Oct. 21 (UPI) -- Bees are more sensitive to radiation than scientists thought. Scientists found the reproduction rates of bumblebees declined significantly when exposed to Chernobyl-level radiation.
The research, published Wednesday in the journal Proceedings of the Royal Society B: Biological Sciences, suggests radiation in Ukraine's Chernobyl Exclusion Zone could impair pollination services, triggering wider ecological consequences than previously estimated.
Humans are not allowed to live in the Chernobyl Exclusion Zone, the disaster area more directly impacted by the 1986 nuclear accident, the worst in history. However, the destroyed nuclear reactors are surrounded by forests that are populated by robust populations of birds, bears, bison, lynx, moose, wolves and more.
Efforts to gauge the effects of radiation contamination on insects have yielded mixed results in the past. While some studies have suggested insects are relatively radiation-resistant, others have demonstrated significant impairment.
When researchers exposed bumblebees in the lab to radiation dose of 100 µGyh-1, an amount approximating exposure inside the Chernobyl Exclusion Zone, reproduction rates among the bees dropped between 30 and 45 percent.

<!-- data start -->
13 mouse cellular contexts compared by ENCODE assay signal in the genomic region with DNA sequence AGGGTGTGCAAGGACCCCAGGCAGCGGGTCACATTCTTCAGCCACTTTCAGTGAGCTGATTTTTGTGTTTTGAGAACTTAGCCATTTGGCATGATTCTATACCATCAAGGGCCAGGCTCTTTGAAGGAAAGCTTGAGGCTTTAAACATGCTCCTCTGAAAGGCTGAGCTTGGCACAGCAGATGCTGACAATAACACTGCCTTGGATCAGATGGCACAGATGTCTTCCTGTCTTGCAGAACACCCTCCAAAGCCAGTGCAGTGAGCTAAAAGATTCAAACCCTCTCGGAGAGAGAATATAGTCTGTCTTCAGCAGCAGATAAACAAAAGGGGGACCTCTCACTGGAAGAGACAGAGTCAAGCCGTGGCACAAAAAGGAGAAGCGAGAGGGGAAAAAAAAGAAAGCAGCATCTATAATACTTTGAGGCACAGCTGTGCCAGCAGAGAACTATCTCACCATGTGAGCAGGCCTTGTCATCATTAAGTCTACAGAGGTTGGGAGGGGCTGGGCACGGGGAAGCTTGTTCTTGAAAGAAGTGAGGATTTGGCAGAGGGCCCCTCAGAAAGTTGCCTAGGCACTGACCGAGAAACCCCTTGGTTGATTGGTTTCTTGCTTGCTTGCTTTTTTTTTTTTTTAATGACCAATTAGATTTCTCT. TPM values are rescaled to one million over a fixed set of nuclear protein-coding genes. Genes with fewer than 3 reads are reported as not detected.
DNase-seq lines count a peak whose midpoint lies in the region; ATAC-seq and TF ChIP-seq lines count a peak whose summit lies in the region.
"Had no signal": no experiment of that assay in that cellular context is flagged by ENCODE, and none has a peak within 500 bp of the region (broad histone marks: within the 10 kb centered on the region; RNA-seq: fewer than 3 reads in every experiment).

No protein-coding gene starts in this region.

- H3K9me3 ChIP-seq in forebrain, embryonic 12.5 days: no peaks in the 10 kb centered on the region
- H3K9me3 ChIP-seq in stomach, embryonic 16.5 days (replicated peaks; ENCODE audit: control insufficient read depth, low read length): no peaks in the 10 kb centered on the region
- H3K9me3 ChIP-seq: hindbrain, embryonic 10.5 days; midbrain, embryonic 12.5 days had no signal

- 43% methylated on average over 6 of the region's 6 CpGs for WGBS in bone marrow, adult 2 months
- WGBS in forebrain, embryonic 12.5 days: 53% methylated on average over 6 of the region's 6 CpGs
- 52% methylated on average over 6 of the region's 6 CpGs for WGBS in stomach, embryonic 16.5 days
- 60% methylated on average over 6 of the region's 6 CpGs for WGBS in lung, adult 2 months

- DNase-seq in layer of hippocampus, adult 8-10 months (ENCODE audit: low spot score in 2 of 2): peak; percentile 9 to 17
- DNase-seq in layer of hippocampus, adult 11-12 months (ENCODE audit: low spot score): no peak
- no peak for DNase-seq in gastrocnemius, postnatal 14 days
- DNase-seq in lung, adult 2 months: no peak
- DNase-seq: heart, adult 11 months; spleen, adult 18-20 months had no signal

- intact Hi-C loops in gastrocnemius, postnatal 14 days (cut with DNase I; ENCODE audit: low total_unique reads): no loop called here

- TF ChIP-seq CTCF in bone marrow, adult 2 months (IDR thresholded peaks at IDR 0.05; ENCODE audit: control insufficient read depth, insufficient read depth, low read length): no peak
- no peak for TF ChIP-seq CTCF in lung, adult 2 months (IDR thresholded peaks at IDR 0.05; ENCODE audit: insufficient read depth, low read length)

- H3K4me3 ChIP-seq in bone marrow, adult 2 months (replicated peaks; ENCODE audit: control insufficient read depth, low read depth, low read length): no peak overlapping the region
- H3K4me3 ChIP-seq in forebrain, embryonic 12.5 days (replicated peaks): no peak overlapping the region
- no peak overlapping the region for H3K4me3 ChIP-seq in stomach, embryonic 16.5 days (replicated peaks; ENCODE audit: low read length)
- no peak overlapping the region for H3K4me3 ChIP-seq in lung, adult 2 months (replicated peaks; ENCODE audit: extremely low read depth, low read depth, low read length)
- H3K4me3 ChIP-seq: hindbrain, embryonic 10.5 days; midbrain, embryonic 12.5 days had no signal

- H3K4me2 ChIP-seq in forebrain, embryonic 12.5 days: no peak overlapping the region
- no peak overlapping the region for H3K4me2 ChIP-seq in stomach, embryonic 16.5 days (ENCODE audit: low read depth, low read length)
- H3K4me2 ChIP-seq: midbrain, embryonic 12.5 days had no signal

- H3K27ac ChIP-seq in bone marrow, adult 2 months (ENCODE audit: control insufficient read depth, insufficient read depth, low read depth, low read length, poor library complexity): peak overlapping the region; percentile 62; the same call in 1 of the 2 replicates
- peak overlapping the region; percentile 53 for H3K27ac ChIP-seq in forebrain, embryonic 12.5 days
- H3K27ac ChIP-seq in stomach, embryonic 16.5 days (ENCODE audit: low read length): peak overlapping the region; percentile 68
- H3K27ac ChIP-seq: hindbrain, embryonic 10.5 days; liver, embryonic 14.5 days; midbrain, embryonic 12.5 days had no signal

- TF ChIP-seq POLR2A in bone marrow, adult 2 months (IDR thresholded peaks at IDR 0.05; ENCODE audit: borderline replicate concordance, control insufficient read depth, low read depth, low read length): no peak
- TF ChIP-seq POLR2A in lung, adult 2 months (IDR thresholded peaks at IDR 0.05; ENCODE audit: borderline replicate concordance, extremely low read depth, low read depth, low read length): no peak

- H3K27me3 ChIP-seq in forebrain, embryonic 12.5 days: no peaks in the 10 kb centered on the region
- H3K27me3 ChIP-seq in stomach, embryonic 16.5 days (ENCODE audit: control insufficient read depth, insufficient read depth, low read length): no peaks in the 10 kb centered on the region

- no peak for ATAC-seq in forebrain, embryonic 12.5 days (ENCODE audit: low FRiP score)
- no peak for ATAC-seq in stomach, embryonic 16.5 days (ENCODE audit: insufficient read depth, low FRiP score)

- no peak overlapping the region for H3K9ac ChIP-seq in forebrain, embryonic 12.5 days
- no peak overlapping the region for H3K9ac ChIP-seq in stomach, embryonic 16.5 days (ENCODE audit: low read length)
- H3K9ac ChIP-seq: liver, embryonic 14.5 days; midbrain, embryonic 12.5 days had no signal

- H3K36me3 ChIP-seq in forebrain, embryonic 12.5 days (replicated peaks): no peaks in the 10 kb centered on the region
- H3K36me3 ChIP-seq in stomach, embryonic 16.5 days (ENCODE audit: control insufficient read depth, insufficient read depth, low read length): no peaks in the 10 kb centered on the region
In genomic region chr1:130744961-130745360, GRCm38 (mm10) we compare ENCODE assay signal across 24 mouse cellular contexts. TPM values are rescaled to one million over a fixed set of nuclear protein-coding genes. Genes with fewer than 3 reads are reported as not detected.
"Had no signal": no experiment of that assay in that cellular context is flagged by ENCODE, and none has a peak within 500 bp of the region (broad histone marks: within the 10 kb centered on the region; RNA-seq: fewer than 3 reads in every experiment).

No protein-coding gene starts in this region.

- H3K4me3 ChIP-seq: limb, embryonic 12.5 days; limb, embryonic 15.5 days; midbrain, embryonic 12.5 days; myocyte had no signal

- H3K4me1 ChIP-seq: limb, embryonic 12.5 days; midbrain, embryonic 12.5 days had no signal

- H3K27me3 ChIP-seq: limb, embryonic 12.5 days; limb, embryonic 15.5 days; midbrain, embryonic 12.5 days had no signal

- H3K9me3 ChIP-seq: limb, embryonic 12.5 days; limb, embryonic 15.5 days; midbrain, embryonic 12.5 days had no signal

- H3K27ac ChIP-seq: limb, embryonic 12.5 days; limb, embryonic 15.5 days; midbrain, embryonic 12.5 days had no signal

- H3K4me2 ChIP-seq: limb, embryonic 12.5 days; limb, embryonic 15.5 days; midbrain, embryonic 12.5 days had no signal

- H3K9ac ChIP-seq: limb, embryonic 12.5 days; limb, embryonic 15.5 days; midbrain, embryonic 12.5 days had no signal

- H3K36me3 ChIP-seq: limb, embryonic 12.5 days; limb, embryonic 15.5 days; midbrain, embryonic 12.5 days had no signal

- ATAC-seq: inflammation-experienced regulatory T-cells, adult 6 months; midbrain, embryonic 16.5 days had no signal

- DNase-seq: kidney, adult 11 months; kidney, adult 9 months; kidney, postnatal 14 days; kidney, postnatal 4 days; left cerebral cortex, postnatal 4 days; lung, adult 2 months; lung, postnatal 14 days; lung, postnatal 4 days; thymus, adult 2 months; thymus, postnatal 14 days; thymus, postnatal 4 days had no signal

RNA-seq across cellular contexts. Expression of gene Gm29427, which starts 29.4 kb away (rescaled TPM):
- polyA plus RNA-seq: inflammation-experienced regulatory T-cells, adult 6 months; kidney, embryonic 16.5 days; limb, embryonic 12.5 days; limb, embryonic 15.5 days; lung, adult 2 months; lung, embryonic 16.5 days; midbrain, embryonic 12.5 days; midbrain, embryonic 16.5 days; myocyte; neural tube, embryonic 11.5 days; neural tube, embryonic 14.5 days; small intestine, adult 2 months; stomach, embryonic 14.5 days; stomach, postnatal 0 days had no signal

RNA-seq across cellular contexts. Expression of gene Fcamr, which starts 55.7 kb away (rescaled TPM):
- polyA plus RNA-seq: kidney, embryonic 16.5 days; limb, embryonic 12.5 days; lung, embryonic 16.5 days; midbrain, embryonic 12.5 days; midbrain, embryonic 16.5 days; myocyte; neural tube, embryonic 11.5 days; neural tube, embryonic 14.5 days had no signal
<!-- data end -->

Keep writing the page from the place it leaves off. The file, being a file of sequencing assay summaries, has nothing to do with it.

Researchers found a direct correlation between the size of the radiation dose and reproduction rate declines. Lower levels of radiation had a smaller effect, while larger doses yielded greater declines.
Scientists were surprised to find they were able to detect reproductive rate declines at very small levels of radiation exposure.
"Our research provides much needed understanding as to the effects of radiation in highly contaminated areas and this is the first research to underpin the international recommendation for the effects of radiation on bees," lead study author Katherine Raines, environmental scientist at the University of Stirling in Scotland, said in a news release.